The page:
The Cybersecurity and Infrastructure Security Agency (CISA) released a strategy today intended to “strengthen and unify industrial control systems (ICS) cybersecurity for a more aligned, proactive, and collaborative approach to protect the essential services Americans use every day.”

The strategy, dubbed the Securing Industrial Control Systems: A Unified Initiative, will help the ICS community build out new capabilities that will lead to more secure ICS operations. “Ultimately, it strives to move CISA and the ICS community beyond reactive measures to a more proactive ICS security focus,” CISA said in a statement.

“In recent years, we have seen industrial control systems around the world become a target for an increasing number of capable, imaginative adversaries aiming to disrupt essential services,” said Christopher Krebs, Director of CISA. “As attackers continue trying to exploit vulnerabilities in ICS, we need to make sure we’re staying ahead of them. Together with our partners in the ICS industry and the security community, this strategy will lead us to new, unified initiatives and security capabilities that will markedly improve the way we defend and secure ICS.”

The new initiative is a five-year plan that builds on prior collaboration between CISA and the ICS community, as well as existing support CISA provides to the community. The initiative also elevates ICS security as a “priority” within CISA, coalescing CISA’s organizational attention around the implementation of a unified, “One CISA” strategy.”

CISA said that the initiative organizes its efforts around four “guiding principles” and provides the agency’s “vision” for each of the principles.

  • “Ask more of the ICS Community, deliver more to them – CISA will reinvigorate and deepen our existing partnerships while also expanding the scope of engagements with the broader ICS community to empower CISA’s partners to mitigate ICS risk.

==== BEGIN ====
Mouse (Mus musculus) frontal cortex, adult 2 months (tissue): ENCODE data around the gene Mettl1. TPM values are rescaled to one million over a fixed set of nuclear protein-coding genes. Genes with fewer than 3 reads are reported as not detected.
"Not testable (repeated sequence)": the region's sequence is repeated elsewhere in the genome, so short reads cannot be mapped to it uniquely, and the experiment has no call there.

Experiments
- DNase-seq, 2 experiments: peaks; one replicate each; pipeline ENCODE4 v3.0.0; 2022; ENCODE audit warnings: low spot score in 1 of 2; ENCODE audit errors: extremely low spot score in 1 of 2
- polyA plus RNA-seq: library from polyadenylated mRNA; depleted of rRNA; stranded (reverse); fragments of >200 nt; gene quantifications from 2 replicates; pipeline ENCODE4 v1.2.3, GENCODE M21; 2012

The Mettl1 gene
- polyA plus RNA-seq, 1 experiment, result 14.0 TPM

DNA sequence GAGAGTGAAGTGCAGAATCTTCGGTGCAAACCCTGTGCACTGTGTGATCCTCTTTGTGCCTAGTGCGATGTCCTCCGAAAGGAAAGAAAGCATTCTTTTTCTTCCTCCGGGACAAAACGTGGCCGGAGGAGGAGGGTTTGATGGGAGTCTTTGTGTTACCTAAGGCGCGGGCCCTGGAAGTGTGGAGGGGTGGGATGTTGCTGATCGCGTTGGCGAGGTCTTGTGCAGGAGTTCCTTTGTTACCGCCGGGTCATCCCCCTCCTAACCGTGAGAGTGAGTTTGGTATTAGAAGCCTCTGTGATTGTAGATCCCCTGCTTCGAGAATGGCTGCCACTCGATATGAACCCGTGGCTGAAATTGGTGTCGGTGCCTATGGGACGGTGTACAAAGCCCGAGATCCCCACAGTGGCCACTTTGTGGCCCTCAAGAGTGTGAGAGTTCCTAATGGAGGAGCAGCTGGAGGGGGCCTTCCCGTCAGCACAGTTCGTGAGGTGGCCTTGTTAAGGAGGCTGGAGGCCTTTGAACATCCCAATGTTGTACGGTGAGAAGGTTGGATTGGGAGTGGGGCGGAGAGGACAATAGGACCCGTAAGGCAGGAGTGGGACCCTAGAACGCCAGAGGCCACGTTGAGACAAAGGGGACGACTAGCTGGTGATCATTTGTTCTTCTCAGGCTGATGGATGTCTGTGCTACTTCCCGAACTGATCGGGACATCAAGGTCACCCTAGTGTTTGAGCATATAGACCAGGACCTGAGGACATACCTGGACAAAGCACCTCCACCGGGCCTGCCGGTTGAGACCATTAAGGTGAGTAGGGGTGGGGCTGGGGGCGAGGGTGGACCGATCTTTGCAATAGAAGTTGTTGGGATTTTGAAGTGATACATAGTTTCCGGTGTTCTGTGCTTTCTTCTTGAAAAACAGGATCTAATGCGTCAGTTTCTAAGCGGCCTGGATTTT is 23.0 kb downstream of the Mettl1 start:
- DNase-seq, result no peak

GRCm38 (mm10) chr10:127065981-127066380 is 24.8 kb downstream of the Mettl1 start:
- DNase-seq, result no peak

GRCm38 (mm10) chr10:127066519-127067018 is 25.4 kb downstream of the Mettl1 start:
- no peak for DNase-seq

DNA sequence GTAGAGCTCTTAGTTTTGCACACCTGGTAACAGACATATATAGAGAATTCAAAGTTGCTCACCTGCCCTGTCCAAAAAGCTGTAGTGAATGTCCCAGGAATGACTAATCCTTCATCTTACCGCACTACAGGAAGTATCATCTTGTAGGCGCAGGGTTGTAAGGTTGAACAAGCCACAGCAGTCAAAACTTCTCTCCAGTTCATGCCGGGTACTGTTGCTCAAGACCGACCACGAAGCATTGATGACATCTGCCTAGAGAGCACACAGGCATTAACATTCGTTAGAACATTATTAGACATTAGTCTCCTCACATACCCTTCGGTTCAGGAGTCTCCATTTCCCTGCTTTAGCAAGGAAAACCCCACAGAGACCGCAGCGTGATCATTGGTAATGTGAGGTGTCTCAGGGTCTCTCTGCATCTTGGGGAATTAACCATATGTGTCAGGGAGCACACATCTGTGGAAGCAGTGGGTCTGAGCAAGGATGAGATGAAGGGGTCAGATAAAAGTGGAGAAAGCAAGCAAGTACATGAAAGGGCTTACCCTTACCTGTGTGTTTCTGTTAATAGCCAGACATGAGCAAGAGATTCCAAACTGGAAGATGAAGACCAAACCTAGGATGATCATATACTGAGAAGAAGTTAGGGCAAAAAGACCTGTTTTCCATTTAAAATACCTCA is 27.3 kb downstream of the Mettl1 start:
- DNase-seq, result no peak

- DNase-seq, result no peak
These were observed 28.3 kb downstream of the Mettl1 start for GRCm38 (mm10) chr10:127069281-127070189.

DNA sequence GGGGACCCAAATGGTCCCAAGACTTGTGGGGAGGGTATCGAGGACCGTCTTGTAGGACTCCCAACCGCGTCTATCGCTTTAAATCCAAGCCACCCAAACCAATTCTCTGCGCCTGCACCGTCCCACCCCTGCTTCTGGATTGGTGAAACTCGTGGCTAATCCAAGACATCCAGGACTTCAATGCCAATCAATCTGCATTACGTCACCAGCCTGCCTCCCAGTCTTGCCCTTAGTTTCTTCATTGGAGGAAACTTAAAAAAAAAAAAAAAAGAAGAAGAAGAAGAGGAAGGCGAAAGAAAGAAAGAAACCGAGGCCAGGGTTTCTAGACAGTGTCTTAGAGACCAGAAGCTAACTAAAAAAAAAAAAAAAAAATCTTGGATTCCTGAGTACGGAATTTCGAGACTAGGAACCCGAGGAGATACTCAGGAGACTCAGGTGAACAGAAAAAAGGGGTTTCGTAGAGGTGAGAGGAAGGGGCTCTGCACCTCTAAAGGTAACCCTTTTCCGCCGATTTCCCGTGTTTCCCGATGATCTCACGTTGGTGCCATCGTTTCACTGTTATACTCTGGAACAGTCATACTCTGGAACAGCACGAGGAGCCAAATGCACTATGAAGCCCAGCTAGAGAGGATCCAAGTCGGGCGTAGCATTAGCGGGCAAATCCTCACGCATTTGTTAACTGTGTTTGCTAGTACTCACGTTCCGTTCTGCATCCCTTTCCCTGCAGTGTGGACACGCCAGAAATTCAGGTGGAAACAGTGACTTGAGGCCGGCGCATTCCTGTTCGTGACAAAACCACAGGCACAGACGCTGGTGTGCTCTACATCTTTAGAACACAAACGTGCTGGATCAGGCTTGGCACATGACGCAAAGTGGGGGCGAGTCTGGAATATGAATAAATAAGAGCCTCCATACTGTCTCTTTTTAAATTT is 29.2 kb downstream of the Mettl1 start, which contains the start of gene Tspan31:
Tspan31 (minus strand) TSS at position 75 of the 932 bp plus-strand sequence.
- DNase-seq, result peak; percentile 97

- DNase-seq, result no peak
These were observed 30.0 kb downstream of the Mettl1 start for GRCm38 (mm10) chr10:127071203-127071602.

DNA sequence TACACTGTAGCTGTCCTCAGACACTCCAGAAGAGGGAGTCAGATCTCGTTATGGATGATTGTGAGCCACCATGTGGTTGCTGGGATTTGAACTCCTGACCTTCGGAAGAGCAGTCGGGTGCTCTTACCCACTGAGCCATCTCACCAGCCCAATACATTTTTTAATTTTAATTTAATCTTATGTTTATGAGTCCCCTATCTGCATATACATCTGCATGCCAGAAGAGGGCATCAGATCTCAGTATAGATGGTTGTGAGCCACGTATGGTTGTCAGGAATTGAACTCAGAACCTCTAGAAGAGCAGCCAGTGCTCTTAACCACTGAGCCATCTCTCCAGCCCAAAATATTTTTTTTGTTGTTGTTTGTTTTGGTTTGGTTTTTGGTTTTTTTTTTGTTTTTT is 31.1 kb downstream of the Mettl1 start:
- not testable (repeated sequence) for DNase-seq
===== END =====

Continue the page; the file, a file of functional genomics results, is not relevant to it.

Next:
• Develop and utilize technology to mature collective ICS cyber defense – CISA will develop and promote easily accessible, deployable, and inexpensive ICS tools and capabilities to help asset owners secure ICS against all adversaries.
  • Build ‘deep data’ capabilities to analyze and deliver information that the ICS community can use to disrupt the ICS cyber kill chain – CISA will diversify data partnerships, further define ICS data needs, and support efforts to increase the ingestion of additional data differentiated by source, type, and consequence to increase visibility into ICS threats and vulnerabilities.
  • Enable informed and proactive security investments by understanding and anticipating ICS risk – CISA will improve visibility into the risk landscape and use that knowledge to inform investments into proactive initiatives that move the ICS community ahead of the threat curve.”

“ICS security presents unique challenges,” Krebs wrote in the strategy document. “The ICS community must aggressively pursue new ways to outpace our adversaries and elevate ICS security and resilience as a national priority. No entity has the resources or capabilities to counter all ICS threats alone. Rather, the future of ICS security lies in building collective ICS security capabilities through joint investments and collaboration with ICS cyber researchers as well as with our partners in government, the private sector, and academia.”

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Kate Polit
Kate Polit
Kate Polit is MeriTalk's Assistant Copy & Production Editor covering the intersection of government and technology.